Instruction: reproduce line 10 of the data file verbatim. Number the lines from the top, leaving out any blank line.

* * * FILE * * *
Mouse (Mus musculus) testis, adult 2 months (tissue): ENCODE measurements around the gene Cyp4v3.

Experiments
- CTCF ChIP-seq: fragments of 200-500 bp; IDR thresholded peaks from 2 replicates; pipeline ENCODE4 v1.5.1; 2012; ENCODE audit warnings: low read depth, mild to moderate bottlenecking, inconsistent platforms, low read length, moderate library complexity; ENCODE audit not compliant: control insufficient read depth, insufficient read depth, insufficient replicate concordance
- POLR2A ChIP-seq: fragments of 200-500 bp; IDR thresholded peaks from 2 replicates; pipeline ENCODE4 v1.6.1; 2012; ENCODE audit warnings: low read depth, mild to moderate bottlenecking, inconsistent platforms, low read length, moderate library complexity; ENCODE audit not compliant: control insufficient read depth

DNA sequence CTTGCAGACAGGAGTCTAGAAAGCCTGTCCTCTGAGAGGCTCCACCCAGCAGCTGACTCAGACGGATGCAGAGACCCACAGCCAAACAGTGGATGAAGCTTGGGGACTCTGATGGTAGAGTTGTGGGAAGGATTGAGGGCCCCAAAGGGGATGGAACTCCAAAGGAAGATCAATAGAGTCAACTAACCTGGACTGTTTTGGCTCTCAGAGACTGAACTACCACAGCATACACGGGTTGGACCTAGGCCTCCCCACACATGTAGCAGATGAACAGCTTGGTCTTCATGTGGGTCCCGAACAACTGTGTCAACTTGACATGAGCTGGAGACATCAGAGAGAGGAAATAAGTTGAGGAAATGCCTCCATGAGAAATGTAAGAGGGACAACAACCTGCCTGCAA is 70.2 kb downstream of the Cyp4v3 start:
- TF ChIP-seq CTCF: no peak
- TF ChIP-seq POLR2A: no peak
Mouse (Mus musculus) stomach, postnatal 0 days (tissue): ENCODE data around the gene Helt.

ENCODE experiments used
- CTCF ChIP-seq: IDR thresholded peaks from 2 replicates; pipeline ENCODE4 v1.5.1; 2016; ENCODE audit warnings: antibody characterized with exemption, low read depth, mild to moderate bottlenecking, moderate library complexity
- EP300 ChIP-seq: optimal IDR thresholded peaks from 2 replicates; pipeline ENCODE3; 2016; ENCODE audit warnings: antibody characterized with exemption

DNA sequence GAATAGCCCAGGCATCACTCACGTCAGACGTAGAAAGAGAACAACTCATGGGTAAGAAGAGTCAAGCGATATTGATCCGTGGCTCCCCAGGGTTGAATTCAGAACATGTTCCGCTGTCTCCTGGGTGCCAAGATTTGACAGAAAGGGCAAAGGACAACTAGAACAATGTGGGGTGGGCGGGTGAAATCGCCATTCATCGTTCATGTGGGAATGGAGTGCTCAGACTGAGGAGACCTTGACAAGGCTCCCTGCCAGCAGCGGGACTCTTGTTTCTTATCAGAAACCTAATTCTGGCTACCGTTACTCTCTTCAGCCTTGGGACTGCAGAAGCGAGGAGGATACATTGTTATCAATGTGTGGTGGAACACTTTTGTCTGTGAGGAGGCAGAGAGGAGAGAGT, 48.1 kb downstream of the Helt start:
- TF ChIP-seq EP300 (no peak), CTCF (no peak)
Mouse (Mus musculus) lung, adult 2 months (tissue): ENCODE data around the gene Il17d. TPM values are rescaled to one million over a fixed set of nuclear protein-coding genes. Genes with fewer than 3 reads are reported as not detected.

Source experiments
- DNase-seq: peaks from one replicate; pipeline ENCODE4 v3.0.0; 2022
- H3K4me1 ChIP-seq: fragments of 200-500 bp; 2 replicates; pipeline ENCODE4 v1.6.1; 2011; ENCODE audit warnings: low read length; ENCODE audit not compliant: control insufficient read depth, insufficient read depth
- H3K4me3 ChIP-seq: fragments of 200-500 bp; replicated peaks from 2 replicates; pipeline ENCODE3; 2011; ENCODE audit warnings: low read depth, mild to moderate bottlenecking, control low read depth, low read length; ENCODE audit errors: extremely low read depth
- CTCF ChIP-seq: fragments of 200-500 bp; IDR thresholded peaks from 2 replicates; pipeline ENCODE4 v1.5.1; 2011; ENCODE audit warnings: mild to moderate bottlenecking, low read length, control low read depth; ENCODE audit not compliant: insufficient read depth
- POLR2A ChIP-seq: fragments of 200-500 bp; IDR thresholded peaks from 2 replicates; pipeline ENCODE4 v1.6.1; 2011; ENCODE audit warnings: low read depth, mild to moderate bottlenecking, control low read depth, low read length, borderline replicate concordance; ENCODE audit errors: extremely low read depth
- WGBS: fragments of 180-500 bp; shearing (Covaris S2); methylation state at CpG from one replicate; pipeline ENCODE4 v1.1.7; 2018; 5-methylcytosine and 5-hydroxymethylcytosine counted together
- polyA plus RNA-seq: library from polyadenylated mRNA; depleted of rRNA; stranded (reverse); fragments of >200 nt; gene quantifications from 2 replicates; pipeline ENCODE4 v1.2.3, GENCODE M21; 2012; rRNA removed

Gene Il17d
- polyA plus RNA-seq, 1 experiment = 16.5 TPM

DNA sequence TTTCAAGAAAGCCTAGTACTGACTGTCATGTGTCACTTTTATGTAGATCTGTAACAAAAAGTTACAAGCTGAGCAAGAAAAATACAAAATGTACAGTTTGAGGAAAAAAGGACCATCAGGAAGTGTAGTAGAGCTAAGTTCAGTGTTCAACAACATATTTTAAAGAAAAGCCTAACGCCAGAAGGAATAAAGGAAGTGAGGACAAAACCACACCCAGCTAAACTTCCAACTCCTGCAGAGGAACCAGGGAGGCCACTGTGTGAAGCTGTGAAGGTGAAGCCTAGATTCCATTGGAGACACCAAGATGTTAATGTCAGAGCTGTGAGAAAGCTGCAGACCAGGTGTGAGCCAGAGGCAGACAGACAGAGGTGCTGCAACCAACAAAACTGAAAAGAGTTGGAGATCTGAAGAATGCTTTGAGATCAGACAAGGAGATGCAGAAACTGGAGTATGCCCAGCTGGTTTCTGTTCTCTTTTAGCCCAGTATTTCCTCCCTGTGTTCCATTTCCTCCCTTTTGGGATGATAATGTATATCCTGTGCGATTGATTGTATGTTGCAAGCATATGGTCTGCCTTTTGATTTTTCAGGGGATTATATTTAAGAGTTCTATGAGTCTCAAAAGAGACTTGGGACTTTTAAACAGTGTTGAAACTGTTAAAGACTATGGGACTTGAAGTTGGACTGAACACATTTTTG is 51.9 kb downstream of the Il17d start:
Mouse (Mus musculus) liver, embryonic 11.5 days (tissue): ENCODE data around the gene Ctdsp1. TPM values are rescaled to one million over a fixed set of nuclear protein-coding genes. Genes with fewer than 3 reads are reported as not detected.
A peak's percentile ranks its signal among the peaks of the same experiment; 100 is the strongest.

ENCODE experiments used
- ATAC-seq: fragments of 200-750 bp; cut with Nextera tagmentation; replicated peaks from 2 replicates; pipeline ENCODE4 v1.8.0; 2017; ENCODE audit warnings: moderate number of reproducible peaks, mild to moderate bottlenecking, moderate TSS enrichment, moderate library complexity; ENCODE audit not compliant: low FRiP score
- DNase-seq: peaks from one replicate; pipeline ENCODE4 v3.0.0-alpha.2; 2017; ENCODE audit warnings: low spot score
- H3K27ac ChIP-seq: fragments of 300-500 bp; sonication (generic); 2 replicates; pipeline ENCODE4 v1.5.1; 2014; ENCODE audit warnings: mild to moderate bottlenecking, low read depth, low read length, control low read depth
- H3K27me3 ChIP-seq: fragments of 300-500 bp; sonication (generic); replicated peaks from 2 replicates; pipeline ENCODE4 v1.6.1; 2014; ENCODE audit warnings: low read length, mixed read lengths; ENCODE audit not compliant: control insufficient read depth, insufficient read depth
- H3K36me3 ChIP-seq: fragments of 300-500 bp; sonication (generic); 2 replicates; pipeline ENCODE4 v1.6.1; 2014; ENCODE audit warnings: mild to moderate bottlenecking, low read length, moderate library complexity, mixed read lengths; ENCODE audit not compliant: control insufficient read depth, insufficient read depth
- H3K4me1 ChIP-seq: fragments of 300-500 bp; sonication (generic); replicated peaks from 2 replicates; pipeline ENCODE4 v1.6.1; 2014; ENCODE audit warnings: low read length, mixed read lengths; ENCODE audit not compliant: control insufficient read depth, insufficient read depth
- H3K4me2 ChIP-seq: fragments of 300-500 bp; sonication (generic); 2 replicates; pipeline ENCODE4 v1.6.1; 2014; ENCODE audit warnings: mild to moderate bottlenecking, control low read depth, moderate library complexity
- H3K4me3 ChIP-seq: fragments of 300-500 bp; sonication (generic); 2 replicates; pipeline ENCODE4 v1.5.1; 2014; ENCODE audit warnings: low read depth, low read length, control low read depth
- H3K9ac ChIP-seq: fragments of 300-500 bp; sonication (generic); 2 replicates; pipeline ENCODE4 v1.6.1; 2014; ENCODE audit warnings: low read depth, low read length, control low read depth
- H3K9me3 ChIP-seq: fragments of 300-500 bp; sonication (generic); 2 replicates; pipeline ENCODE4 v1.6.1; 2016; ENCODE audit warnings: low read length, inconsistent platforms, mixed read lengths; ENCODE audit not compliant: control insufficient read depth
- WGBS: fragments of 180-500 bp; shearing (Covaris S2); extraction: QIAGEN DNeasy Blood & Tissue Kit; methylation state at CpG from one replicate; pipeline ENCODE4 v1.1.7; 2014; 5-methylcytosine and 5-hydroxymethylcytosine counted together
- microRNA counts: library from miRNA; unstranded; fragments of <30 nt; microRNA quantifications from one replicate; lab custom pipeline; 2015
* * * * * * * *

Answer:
- CTCF ChIP-seq: IDR thresholded peaks from 2 replicates; pipeline ENCODE4 v1.5.1; 2016; ENCODE audit warnings: antibody characterized with exemption, low read depth, mild to moderate bottlenecking, moderate library complexity